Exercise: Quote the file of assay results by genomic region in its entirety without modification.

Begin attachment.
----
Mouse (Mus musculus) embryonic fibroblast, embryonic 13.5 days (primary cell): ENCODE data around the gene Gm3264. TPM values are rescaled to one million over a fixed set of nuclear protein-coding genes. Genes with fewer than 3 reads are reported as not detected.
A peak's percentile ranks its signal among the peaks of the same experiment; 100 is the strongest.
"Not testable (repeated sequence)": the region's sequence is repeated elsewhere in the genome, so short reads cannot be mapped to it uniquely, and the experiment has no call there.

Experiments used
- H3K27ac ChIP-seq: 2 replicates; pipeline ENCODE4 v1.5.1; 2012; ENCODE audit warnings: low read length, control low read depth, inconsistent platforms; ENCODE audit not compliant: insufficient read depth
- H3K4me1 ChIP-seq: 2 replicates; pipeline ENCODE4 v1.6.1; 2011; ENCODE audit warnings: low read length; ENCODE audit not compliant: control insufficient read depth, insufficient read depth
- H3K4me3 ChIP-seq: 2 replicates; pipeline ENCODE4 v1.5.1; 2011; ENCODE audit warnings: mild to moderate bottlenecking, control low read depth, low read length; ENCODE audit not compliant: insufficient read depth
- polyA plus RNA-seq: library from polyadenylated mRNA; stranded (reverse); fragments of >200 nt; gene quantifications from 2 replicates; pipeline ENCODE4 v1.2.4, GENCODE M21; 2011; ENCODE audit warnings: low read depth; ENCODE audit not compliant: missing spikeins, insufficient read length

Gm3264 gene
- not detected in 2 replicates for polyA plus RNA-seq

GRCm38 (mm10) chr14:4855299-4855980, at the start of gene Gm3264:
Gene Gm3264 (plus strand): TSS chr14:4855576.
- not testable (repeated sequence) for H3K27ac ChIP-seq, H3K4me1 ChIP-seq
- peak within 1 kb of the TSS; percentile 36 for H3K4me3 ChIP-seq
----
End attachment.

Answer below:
Mouse (Mus musculus) embryonic fibroblast, embryonic 13.5 days (primary cell): ENCODE data around the gene Gm3264. TPM values are rescaled to one million over a fixed set of nuclear protein-coding genes. Genes with fewer than 3 reads are reported as not detected.
A peak's percentile ranks its signal among the peaks of the same experiment; 100 is the strongest.
"Not testable (repeated sequence)": the region's sequence is repeated elsewhere in the genome, so short reads cannot be mapped to it uniquely, and the experiment has no call there.

Experiments used
- H3K27ac ChIP-seq: 2 replicates; pipeline ENCODE4 v1.5.1; 2012; ENCODE audit warnings: low read length, control low read depth, inconsistent platforms; ENCODE audit not compliant: insufficient read depth
- H3K4me1 ChIP-seq: 2 replicates; pipeline ENCODE4 v1.6.1; 2011; ENCODE audit warnings: low read length; ENCODE audit not compliant: control insufficient read depth, insufficient read depth
- H3K4me3 ChIP-seq: 2 replicates; pipeline ENCODE4 v1.5.1; 2011; ENCODE audit warnings: mild to moderate bottlenecking, control low read depth, low read length; ENCODE audit not compliant: insufficient read depth
- polyA plus RNA-seq: library from polyadenylated mRNA; stranded (reverse); fragments of >200 nt; gene quantifications from 2 replicates; pipeline ENCODE4 v1.2.4, GENCODE M21; 2011; ENCODE audit warnings: low read depth; ENCODE audit not compliant: missing spikeins, insufficient read length

Gm3264 gene
- not detected in 2 replicates for polyA plus RNA-seq

GRCm38 (mm10) chr14:4855299-4855980, at the start of gene Gm3264:
Gene Gm3264 (plus strand): TSS chr14:4855576.
- not testable (repeated sequence) for H3K27ac ChIP-seq, H3K4me1 ChIP-seq
- peak within 1 kb of the TSS; percentile 36 for H3K4me3 ChIP-seq